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Federal Highway Administration > Publications > Focus > May 2007 > Concrete 2007: Conference To Feature Today's Improved Concrete Pavements
May 2007Publication Number: FHWA-HRT-07-013

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Concrete 2007: Conference To Feature Today's Improved Concrete Pavements

Meet today's improved and accelerated concrete pavements at the upcoming International Conference on Optimizing Paving Concrete Mixtures and Accelerated Concrete Pavement Construction and Rehabilitation. Scheduled for November 7–9, 2007, in Atlanta, Georgia, the conference is sponsored by the Federal Highway Administration's (FHWA) Concrete Pavement Technology Program (CPTP).

CPTP is an integrated, national effort to improve the long-term performance and cost-effectiveness of concrete pavements by implementing improved methods of design, construction, and rehabilitation and the use of new technology. More than 30 CPTP projects are evaluating concrete pavement design features, materials, and best construction practices.

Conference participants will look at U.S. and international experiences with concrete mixture optimization, which involves adapting available concrete production resources to meet the necessary engineering criteria, construction operations requirements, and economic needs. Topics will include best practices, mitigation of materials-related distress, economic factors, and the use of locally available material resources.

"Case studies will feature fast track construction that is being done in heavily trafficked areas, including overnight construction where roads can be opened up the next morning."

"The conference will focus on how to construct concrete pavements faster and smarter," says Jeff Uhlmeyer, Pavement Design Engineer for the Washington State Department of Transportation. "Participants can learn from an international audience and find out what's possible today in concrete paving, as well as how to build partnerships between contractors and agencies."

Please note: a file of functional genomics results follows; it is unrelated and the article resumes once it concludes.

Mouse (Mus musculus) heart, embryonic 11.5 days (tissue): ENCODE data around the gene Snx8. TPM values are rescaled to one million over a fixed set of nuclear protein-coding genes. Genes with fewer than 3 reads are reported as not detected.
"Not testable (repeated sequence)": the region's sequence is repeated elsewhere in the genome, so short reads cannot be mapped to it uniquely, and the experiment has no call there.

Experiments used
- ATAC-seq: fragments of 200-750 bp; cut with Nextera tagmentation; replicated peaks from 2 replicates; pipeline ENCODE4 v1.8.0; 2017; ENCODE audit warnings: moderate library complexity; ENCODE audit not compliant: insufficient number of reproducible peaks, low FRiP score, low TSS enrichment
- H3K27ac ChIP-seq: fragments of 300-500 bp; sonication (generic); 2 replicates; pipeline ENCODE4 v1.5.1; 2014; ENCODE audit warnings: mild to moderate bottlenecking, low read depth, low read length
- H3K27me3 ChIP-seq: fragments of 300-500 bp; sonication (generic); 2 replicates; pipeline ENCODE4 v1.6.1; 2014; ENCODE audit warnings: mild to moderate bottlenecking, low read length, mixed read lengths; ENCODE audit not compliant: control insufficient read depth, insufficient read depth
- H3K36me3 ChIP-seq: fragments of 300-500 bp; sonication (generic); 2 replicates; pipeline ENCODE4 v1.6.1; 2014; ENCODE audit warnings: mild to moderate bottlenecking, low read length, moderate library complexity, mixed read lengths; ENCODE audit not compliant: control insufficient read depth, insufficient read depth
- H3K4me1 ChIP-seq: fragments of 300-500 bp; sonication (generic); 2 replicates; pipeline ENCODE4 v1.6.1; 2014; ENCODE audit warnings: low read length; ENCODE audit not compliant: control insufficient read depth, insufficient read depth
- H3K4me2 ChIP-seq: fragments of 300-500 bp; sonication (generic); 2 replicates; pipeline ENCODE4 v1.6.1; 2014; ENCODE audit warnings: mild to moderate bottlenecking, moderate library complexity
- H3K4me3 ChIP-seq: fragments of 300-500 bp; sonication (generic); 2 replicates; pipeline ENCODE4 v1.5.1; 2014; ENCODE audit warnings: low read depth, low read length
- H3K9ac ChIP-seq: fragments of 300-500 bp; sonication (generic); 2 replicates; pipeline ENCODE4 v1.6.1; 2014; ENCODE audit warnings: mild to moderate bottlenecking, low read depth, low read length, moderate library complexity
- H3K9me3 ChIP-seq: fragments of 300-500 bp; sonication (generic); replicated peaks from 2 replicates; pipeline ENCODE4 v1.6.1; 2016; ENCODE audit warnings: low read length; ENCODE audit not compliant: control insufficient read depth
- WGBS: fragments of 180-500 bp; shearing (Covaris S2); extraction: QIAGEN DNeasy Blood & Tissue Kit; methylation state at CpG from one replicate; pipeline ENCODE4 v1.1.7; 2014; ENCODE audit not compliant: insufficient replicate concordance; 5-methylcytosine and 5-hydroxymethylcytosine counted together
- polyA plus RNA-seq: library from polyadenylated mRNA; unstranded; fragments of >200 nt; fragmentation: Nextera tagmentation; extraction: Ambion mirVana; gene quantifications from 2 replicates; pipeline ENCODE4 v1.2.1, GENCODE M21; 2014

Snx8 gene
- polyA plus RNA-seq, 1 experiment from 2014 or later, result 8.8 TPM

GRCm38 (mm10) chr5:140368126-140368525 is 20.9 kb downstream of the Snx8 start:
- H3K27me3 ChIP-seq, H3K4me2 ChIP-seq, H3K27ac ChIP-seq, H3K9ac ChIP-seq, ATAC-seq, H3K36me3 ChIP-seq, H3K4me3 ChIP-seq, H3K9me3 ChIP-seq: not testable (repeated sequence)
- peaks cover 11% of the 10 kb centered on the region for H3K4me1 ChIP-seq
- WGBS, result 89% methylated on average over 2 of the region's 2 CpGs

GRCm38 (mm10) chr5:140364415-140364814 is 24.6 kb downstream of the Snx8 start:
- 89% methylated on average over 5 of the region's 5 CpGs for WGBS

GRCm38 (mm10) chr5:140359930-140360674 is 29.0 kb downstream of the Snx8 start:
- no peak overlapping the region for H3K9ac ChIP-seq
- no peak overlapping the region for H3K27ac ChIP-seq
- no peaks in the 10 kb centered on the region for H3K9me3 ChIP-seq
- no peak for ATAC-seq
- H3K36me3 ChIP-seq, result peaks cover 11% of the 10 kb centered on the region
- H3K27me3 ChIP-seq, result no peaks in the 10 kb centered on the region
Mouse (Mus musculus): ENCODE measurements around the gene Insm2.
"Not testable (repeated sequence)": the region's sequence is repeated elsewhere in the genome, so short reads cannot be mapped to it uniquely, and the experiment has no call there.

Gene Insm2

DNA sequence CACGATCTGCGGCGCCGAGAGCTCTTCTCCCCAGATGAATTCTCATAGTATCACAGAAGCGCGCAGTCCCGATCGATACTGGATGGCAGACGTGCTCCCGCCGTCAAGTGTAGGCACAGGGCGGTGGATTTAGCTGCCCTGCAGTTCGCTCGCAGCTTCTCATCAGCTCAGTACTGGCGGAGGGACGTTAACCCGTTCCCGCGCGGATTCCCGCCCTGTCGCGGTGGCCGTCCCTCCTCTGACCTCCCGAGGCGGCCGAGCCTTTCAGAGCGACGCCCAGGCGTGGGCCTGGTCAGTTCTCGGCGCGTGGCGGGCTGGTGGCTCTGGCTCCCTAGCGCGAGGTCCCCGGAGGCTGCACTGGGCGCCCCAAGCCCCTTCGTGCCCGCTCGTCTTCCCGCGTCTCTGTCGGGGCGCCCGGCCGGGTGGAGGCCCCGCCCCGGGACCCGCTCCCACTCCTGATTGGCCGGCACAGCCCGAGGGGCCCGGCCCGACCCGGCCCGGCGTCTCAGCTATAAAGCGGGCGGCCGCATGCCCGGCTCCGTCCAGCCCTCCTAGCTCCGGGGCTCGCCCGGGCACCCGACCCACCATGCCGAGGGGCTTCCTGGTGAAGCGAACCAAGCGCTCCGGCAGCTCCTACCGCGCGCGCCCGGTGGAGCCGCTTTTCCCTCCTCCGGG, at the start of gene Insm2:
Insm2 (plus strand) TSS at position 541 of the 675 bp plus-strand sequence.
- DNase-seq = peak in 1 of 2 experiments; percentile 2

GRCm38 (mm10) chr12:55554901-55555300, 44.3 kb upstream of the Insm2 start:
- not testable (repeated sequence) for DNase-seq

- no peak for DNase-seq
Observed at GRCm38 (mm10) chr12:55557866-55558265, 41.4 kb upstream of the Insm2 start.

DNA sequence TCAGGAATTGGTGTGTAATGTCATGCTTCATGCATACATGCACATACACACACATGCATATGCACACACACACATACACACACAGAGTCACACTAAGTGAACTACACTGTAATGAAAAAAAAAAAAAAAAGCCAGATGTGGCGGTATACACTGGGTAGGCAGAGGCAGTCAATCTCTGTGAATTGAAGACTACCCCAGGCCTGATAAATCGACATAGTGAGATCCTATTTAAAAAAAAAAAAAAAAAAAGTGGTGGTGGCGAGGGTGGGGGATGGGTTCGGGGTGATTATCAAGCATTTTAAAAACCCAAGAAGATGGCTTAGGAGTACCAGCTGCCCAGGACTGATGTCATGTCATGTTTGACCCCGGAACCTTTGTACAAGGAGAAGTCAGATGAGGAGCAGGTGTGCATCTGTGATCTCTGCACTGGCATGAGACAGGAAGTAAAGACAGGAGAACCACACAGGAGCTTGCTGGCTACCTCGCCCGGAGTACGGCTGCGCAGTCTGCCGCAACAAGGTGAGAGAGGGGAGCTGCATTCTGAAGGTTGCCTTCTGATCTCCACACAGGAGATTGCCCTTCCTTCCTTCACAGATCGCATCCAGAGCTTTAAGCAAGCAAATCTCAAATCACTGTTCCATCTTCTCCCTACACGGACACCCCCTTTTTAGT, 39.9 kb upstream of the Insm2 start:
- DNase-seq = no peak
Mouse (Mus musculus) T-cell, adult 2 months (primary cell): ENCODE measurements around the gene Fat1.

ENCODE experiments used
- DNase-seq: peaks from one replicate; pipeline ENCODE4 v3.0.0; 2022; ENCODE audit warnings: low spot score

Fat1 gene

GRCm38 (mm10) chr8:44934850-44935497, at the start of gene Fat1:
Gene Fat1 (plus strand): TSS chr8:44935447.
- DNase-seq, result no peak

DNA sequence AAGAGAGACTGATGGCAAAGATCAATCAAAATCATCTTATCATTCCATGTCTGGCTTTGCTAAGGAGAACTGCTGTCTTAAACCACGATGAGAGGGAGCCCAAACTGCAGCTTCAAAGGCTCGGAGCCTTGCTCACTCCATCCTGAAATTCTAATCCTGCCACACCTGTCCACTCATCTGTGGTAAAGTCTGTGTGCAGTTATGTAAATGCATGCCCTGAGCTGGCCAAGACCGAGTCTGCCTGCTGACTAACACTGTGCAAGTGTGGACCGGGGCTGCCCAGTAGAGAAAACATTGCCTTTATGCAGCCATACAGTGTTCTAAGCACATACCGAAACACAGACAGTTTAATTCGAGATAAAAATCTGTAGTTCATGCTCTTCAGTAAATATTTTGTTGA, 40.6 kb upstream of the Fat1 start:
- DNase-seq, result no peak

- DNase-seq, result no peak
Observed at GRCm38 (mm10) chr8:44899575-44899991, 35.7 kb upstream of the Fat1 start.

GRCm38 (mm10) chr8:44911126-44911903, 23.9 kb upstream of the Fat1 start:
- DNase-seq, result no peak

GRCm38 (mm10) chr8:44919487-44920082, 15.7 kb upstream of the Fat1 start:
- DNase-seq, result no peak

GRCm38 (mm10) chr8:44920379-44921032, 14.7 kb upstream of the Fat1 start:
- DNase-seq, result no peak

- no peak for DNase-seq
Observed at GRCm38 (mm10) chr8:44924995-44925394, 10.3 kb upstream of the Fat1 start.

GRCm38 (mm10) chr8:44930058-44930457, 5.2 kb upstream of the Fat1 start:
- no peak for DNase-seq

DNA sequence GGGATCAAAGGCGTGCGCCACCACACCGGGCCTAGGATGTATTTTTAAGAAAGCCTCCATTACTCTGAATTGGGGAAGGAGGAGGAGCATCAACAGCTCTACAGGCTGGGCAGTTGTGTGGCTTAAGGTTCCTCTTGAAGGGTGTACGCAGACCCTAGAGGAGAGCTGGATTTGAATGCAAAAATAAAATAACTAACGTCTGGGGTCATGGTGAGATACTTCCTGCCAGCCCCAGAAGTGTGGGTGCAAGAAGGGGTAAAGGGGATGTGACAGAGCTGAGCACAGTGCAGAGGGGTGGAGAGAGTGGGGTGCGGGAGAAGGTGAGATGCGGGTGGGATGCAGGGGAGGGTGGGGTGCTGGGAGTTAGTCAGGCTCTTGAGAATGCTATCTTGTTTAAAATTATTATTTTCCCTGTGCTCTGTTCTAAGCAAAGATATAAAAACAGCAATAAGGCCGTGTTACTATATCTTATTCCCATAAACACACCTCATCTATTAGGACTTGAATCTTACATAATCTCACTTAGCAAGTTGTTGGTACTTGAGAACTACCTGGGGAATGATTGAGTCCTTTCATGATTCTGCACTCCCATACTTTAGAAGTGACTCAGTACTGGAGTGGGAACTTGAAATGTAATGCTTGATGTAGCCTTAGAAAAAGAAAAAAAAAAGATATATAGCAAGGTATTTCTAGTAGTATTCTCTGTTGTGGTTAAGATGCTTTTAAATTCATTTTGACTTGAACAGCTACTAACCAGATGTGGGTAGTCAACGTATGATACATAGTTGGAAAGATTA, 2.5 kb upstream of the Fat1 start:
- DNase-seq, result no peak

Participants will also discuss best construction practices for accelerated construction and rehabilitation, including concrete requirements, production rates, and testing needs; congestion mitigation strategies; contractor and equipment issues; and the use of weekend and nighttime versus long-term road closures. "Case studies will feature fast track construction that is being done in heavily trafficked areas, including overnight construction where roads can be opened up the next morning," says Wouter Gulden of the American Concrete Pavement Association's Southeast Chapter. "The conference will also highlight the versatility of concrete."

The event is targeted at pavement engineering, concrete materials, and construction professionals, including Federal, State, and municipal engineers; consulting engineers; contractors; materials suppliers; and representatives from academia.

Conference cosponsors include the American Association of State Highway and Transportation Officials, Georgia Department of Transportation, International Society for Concrete Pavements, and the American Concrete Pavement Association. Additional sponsors are the Concrete Reinforcing Steel Institute, Transportation Research Board, Portland Cement Association, and the Cement Association of Canada.

For more information, contact Shiraz Tayabji at CTLGroup, 410-997-0400 (fax: 410-997-8480; email: stayabji@CTLGroup.com), or Sam Tyson at FHWA, 202-366-1326 (email: sam.tyson@fhwa.dot.gov). Information and online registration are also available at www.fhwa.dot.gov/pavement/concrete/2007CPTPconf.cfm. To learn more about CPTP and its many initiatives, visit www.fhwa.dot.gov/pavement/concrete/index.cfm.

Figure 4. Photo. Highway with concrete pavement. Cars are traveling on the six-lane divided highway.
The versatility of today's concrete pavements will be highlighted at the upcoming International Conference on Optimizing Paving Concrete Mixtures and Accelerated Concrete Pavement Construction and Rehabilitation.

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Updated: 04/07/2011

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